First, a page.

Something that I have been thinking about a lot is usefulness. There are moments when we have items in our home that are not useful to us. Sometimes we have apps on our devices that are not useful. Maybe at a time they seemed useful, but things have changed. But usefulness isn’t only something we consider as objects or possessions. People can be useful or not useful too.
Paul was writing to Philemon about the runaway servant Onesimus. He tells Philemon about this change that has occurred. Yes, Onesimus was deserving of punishment, which could have meant a death sentence. It was within the legal limits. But Paul mentions this great conversion of Onesimus. Not only did he give his life to Jesus, but in doing so, he became useful. In saying, “Not my will, but Your will be done,” he became useful. God had big plans for Onesimus!
If someone would consider your usefulness, what would they say? Would they describe you as very useful? Do you think you are very useful? Or is something getting in the way? That something could even be you! Truth be told, you have a great purpose. God has known this since the very beginning. It is a purpose that I pray you embrace and pour yourself into as an offering. Aim today to come to terms with this usefulness, and if the Spirit convicts you, follow His leading. It is a very dangerous prayer to say, “Use me.” Yet is a prayer than can help position you for what God has already prepared. Be useful. Plant for a good harvest.
“Onesimus hasn’t been of much use to you in the past, but now he is very useful to both of us.” – Philemon 1:11 [NLT]
We often like to think the best of ourselves. We do not realize how corrupt our heart is, so it difficult to take a good hard look at ourselves and see the truth. In Jeremiah 17:9, we read, “The human heart is the most deceitful of all things, and desperately wicked. Who really knows how bad it is?” Deceitful. The MOST deceitful of all things. Desperately wicked—so wicked we cannot say how bad.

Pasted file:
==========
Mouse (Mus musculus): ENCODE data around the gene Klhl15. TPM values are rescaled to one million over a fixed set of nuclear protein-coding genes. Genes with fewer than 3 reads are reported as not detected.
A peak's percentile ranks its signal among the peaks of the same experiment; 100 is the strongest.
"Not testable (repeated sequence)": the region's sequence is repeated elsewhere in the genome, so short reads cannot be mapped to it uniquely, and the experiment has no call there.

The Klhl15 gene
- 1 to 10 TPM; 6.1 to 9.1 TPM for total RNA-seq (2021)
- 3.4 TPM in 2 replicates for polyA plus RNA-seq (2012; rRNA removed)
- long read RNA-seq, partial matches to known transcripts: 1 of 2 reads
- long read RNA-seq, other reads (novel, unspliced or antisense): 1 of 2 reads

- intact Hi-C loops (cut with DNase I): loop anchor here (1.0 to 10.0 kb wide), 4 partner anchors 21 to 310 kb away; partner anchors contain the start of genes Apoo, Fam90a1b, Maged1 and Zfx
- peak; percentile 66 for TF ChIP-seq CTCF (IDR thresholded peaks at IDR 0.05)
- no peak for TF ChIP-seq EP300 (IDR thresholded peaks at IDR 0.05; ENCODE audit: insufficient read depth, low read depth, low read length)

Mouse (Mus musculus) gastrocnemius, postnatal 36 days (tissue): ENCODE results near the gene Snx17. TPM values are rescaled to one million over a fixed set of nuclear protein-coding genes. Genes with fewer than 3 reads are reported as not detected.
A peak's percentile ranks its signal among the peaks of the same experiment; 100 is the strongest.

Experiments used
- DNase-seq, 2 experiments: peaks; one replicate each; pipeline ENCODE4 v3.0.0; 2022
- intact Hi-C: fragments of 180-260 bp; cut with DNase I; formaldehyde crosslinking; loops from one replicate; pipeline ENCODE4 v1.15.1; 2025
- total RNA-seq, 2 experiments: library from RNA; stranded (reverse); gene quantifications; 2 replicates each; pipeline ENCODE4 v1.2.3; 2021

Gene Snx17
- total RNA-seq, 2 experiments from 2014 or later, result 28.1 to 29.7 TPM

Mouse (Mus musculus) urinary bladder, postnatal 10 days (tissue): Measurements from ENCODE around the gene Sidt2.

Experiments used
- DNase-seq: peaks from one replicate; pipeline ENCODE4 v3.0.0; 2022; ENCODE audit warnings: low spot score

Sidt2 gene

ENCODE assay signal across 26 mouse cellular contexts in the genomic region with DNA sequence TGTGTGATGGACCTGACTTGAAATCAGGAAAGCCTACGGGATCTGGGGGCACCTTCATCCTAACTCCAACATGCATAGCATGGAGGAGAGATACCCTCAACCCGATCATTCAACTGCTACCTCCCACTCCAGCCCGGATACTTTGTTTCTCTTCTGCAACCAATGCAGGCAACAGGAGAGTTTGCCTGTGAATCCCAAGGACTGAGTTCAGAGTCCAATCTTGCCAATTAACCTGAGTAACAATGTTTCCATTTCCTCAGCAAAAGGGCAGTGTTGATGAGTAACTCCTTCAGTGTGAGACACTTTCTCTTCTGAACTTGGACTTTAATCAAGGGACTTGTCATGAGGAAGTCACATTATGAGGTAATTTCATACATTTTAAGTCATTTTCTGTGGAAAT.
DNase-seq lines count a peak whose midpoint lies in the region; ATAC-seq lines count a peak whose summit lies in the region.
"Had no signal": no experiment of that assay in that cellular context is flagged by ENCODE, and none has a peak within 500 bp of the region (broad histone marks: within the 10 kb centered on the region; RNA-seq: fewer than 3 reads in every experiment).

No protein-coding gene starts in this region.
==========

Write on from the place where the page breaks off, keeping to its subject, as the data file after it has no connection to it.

Today’s verse says that no one does good. That means that even you do not do good. You are part of the “not a single one.” That is hard to handle. We find it hard to come to terms with the fact that we are not good—that we are corrupt. The truth is, no matter how many good things we do, we have bad things that we think and do—things we do not even realize. But God can see through every crack and crevice. He sees the corruption. He sees the deceitfulness. He sees the wickedness from within us.
The awesome good news is that He loves us anyway, and He has made a way for us to be in right relationship with Him. Despite the corruption, despite not doing good—He has made a way for us to come before Him, covered in the blood of His Son Jesus Christ. We are clothed in His righteousness, made right with God through Him. Today, thank God for His great mercy and His unfailing love. Seek His righteousness above all else. Remember, no one does good—not a single one.
“But no, all have turned away; all have become corrupt. No one does good, not a single one!” – Psalm 53:3 [NLT]
We never like to be wrong. Pride. It’s a terrible thing. Not only do we not like being wrong, but we usually are not quick to confess our sin. Rather than confess to God and receive His mercy, we do not take the simple step toward forgiveness.
The Psalmist noted that when he refused to confess his sin, his “body wasted away… (he) groaned all day long.” He carried around this horrible burden, this dreadful sin, and it caused him to experience great pain. It tore him up. It weighed him down.
We usually think that the confession of sin is all about us stating our imperfections, listing the laws of God we have broken. It is a time when we recognize we serve a holy God. Confession is much more than this though—it’s a release, a freedom from this sin that weighs us down. When we confess, He is faithful to forgive us (1 John 1:9). That’s it. Said and done. No need to look back on it. No need to remember it (He chooses not to). Read Isaiah 43:25. Freedom. If you have something to confess, take that step. Be free.
“When I refused to confess my sin, my body wasted away, and I groaned all day long.” – Psalm 32:3 [NLT]
The Psalmist asks God how he could know all the sins that were lurking about in his heart. He understood that we cannot see everything. We are blind to some of the things lurking in our heart. We try not to acknowledge some things that are happening. We disregard some of the sins. We turn a blind eye. But God, He sees everything. He sees everything on our heart. He knows us more than we know ourselves. All the hidden faults, all of the bad thoughts, all of the things we deny or turn our eyes from—He sees.
The Psalmist asks that God cleanse him from these hidden faults. He does not want to have this sin in his heart. He knows he cannot see it, but he knows there’s something there. God sees it. God alone can cleanse him from it. This is a great prayer we can lift to Him. Those sins that are hiding deep within—He can purify us from them.
It’s amazing to consider how awesome our God is, isn’t it? He has unfailing love for us. He pours out grace upon grace. His mercy is unending. Even though we have these sins, even these ones we deny or cannot see, He loves us. He forgives us. He calls us His own. Today, rejoice in His love. Rejoice in the freedom from sin that He alone provides. Rejoice, rejoice that He makes all things new!
“How can I know all the sins lurking in my heart? Cleanse me from these hidden faults.” – Psalm 19:12 [NLT]